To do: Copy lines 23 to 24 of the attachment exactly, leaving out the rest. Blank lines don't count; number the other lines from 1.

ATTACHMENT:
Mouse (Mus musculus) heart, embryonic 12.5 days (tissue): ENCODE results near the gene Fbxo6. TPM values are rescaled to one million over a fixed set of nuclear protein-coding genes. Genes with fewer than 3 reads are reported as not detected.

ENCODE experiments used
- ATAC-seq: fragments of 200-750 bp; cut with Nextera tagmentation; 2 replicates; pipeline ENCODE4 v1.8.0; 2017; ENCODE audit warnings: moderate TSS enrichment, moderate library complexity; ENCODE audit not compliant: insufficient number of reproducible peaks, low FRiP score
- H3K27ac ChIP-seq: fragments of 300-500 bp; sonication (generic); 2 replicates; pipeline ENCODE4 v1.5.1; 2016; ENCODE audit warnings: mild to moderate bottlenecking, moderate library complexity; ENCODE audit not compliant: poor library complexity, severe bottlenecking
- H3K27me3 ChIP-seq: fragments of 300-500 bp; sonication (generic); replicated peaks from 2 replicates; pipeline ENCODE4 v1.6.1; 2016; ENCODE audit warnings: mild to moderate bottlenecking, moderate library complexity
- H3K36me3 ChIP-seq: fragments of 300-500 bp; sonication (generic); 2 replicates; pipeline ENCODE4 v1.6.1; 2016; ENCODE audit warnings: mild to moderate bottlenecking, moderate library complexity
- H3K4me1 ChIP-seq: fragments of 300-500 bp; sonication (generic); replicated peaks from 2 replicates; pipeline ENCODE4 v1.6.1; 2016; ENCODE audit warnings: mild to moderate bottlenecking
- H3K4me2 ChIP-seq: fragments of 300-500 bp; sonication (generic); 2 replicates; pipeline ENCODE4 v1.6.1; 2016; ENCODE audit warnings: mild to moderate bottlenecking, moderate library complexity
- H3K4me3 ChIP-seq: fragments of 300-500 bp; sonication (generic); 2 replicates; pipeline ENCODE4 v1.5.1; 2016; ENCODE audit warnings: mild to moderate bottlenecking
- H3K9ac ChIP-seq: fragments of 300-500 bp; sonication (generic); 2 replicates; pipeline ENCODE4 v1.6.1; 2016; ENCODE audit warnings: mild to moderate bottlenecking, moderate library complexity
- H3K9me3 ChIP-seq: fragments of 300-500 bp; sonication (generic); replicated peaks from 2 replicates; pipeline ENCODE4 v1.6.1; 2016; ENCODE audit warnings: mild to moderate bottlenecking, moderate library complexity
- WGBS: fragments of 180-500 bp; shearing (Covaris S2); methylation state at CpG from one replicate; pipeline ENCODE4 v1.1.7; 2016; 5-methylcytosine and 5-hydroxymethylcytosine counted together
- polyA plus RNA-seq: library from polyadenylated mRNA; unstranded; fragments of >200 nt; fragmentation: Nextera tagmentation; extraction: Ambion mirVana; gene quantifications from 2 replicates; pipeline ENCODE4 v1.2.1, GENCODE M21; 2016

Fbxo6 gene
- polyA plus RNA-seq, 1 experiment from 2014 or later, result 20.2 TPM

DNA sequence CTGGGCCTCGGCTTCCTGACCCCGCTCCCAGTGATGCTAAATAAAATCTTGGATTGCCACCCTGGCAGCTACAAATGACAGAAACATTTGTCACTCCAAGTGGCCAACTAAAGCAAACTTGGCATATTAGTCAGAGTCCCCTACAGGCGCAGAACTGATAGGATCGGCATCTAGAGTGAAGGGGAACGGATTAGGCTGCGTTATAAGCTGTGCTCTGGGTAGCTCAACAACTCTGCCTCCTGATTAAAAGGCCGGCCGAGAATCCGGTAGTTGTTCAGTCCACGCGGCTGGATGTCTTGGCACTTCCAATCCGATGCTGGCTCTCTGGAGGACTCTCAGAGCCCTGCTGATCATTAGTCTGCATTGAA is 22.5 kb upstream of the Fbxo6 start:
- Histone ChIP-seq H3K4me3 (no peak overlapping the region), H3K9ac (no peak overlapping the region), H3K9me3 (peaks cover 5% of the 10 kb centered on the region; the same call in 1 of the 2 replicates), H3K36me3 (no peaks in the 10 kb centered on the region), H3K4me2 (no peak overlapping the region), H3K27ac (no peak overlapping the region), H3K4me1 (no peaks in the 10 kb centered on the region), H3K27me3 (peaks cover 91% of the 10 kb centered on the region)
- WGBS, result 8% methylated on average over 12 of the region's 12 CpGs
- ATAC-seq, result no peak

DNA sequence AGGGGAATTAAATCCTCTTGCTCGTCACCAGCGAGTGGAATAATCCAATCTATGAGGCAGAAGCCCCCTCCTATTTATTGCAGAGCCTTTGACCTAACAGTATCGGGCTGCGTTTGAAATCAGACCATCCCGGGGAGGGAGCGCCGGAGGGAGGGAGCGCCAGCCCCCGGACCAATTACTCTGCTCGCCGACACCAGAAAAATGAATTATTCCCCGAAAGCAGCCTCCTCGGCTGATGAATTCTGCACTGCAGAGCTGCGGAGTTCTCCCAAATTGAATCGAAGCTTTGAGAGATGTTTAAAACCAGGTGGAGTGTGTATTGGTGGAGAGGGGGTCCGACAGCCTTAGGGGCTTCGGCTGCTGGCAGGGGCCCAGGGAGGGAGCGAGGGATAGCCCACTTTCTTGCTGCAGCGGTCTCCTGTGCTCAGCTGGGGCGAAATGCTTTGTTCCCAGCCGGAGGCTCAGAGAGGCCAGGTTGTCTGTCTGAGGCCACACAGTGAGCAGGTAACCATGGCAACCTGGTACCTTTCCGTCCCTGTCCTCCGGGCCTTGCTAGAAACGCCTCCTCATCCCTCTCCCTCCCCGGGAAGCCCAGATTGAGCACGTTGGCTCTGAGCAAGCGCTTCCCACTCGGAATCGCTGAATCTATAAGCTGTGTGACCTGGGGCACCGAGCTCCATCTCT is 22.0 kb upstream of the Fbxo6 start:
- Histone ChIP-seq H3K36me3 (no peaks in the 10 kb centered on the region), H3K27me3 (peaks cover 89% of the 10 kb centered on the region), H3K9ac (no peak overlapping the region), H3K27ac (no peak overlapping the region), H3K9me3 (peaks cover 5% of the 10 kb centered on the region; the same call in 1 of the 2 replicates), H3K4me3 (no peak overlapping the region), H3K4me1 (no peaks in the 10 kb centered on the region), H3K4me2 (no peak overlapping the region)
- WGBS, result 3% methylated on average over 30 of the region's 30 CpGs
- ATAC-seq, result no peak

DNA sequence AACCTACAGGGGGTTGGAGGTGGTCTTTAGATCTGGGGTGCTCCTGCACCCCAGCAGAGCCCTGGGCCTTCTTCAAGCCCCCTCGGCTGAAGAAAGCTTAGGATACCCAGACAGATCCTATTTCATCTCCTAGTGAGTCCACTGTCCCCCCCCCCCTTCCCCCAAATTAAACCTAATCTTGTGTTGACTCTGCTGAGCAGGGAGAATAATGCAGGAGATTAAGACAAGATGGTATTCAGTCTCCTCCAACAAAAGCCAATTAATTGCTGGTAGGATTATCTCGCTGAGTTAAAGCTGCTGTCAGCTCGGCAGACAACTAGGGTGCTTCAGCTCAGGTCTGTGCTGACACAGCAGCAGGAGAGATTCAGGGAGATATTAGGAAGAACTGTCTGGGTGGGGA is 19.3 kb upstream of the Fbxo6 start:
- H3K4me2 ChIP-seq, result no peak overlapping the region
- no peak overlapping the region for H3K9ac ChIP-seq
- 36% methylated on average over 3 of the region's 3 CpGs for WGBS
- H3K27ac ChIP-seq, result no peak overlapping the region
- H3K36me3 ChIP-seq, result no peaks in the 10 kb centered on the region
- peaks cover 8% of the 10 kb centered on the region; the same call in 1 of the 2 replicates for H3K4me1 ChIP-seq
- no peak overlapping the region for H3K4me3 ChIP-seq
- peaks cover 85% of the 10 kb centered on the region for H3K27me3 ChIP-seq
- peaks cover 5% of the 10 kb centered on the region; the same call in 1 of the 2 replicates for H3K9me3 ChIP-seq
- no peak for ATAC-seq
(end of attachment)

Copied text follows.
- ATAC-seq, result no peak

DNA sequence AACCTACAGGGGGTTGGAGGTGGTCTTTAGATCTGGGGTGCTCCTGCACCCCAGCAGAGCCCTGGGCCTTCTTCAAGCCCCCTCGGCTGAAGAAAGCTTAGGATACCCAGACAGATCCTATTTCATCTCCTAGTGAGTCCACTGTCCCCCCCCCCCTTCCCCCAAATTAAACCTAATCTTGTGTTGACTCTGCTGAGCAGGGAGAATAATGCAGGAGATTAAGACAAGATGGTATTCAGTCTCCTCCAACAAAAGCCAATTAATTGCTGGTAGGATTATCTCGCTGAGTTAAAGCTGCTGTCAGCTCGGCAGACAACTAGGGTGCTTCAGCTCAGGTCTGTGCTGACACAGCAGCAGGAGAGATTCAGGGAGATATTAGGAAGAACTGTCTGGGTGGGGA is 19.3 kb upstream of the Fbxo6 start: